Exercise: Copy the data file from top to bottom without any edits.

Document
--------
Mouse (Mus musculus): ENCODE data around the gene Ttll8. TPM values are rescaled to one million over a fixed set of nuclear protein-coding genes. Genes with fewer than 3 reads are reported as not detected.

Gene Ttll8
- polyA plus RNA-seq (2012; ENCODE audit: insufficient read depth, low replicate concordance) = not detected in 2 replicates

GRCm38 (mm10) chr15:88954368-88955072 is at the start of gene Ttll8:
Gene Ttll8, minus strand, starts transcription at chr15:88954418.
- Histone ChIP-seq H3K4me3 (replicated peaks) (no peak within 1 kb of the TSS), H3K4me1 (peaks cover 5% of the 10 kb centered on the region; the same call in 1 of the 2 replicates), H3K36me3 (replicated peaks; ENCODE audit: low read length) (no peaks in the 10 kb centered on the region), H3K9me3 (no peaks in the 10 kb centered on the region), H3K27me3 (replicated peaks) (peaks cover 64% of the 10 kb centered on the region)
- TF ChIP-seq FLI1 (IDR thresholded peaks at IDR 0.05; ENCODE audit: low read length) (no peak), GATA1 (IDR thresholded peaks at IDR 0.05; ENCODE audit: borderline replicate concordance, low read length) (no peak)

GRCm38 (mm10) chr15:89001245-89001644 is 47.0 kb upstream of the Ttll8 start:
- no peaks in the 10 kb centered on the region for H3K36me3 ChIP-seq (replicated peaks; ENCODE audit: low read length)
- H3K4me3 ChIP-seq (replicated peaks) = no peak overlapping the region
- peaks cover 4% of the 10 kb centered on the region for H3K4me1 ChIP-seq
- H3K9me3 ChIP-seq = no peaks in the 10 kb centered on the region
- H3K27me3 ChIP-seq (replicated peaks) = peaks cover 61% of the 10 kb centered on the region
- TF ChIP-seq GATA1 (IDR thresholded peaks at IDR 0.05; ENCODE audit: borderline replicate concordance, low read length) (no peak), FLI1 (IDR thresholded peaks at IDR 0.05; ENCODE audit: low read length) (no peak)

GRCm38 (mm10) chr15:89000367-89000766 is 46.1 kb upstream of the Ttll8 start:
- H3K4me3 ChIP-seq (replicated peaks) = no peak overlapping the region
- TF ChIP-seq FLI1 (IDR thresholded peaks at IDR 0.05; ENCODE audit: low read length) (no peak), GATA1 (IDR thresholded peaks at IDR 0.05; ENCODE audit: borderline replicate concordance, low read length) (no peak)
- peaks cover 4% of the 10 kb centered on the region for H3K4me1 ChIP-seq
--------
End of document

Mouse (Mus musculus): ENCODE data around the gene Ttll8. TPM values are rescaled to one million over a fixed set of nuclear protein-coding genes. Genes with fewer than 3 reads are reported as not detected.

Gene Ttll8
- polyA plus RNA-seq (2012; ENCODE audit: insufficient read depth, low replicate concordance) = not detected in 2 replicates

GRCm38 (mm10) chr15:88954368-88955072 is at the start of gene Ttll8:
Gene Ttll8, minus strand, starts transcription at chr15:88954418.
- Histone ChIP-seq H3K4me3 (replicated peaks) (no peak within 1 kb of the TSS), H3K4me1 (peaks cover 5% of the 10 kb centered on the region; the same call in 1 of the 2 replicates), H3K36me3 (replicated peaks; ENCODE audit: low read length) (no peaks in the 10 kb centered on the region), H3K9me3 (no peaks in the 10 kb centered on the region), H3K27me3 (replicated peaks) (peaks cover 64% of the 10 kb centered on the region)
- TF ChIP-seq FLI1 (IDR thresholded peaks at IDR 0.05; ENCODE audit: low read length) (no peak), GATA1 (IDR thresholded peaks at IDR 0.05; ENCODE audit: borderline replicate concordance, low read length) (no peak)

GRCm38 (mm10) chr15:89001245-89001644 is 47.0 kb upstream of the Ttll8 start:
- no peaks in the 10 kb centered on the region for H3K36me3 ChIP-seq (replicated peaks; ENCODE audit: low read length)
- H3K4me3 ChIP-seq (replicated peaks) = no peak overlapping the region
- peaks cover 4% of the 10 kb centered on the region for H3K4me1 ChIP-seq
- H3K9me3 ChIP-seq = no peaks in the 10 kb centered on the region
- H3K27me3 ChIP-seq (replicated peaks) = peaks cover 61% of the 10 kb centered on the region
- TF ChIP-seq GATA1 (IDR thresholded peaks at IDR 0.05; ENCODE audit: borderline replicate concordance, low read length) (no peak), FLI1 (IDR thresholded peaks at IDR 0.05; ENCODE audit: low read length) (no peak)

GRCm38 (mm10) chr15:89000367-89000766 is 46.1 kb upstream of the Ttll8 start:
- H3K4me3 ChIP-seq (replicated peaks) = no peak overlapping the region
- TF ChIP-seq FLI1 (IDR thresholded peaks at IDR 0.05; ENCODE audit: low read length) (no peak), GATA1 (IDR thresholded peaks at IDR 0.05; ENCODE audit: borderline replicate concordance, low read length) (no peak)
- peaks cover 4% of the 10 kb centered on the region for H3K4me1 ChIP-seq